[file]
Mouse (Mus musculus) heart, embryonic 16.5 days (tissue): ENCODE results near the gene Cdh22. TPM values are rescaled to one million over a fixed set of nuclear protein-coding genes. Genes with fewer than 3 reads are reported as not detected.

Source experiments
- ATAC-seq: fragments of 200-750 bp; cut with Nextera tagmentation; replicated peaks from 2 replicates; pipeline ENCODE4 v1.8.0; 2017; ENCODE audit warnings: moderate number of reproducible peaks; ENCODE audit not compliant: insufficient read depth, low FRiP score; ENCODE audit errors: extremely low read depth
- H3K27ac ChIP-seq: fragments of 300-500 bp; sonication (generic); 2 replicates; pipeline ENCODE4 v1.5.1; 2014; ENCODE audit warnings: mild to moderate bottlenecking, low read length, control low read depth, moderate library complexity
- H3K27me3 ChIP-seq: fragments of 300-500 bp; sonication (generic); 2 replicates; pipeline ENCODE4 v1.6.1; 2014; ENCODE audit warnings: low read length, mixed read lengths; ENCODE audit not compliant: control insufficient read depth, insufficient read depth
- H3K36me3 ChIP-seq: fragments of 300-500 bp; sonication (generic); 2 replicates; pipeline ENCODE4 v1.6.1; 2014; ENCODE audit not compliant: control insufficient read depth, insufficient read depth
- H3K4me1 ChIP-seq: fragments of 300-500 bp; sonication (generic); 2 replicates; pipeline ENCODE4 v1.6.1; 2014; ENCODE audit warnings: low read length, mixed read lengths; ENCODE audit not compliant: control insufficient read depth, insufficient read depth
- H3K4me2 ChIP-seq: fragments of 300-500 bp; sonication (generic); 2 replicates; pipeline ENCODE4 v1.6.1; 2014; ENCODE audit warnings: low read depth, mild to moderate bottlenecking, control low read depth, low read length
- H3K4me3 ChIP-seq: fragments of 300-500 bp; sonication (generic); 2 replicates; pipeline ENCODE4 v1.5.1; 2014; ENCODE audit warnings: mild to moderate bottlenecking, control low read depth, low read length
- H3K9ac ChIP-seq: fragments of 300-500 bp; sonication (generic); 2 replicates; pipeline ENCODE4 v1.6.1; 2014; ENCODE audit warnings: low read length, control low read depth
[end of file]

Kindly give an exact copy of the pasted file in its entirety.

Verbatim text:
Mouse (Mus musculus) heart, embryonic 16.5 days (tissue): ENCODE results near the gene Cdh22. TPM values are rescaled to one million over a fixed set of nuclear protein-coding genes. Genes with fewer than 3 reads are reported as not detected.

Source experiments
- ATAC-seq: fragments of 200-750 bp; cut with Nextera tagmentation; replicated peaks from 2 replicates; pipeline ENCODE4 v1.8.0; 2017; ENCODE audit warnings: moderate number of reproducible peaks; ENCODE audit not compliant: insufficient read depth, low FRiP score; ENCODE audit errors: extremely low read depth
- H3K27ac ChIP-seq: fragments of 300-500 bp; sonication (generic); 2 replicates; pipeline ENCODE4 v1.5.1; 2014; ENCODE audit warnings: mild to moderate bottlenecking, low read length, control low read depth, moderate library complexity
- H3K27me3 ChIP-seq: fragments of 300-500 bp; sonication (generic); 2 replicates; pipeline ENCODE4 v1.6.1; 2014; ENCODE audit warnings: low read length, mixed read lengths; ENCODE audit not compliant: control insufficient read depth, insufficient read depth
- H3K36me3 ChIP-seq: fragments of 300-500 bp; sonication (generic); 2 replicates; pipeline ENCODE4 v1.6.1; 2014; ENCODE audit not compliant: control insufficient read depth, insufficient read depth
- H3K4me1 ChIP-seq: fragments of 300-500 bp; sonication (generic); 2 replicates; pipeline ENCODE4 v1.6.1; 2014; ENCODE audit warnings: low read length, mixed read lengths; ENCODE audit not compliant: control insufficient read depth, insufficient read depth
- H3K4me2 ChIP-seq: fragments of 300-500 bp; sonication (generic); 2 replicates; pipeline ENCODE4 v1.6.1; 2014; ENCODE audit warnings: low read depth, mild to moderate bottlenecking, control low read depth, low read length
- H3K4me3 ChIP-seq: fragments of 300-500 bp; sonication (generic); 2 replicates; pipeline ENCODE4 v1.5.1; 2014; ENCODE audit warnings: mild to moderate bottlenecking, control low read depth, low read length
- H3K9ac ChIP-seq: fragments of 300-500 bp; sonication (generic); 2 replicates; pipeline ENCODE4 v1.6.1; 2014; ENCODE audit warnings: low read length, control low read depth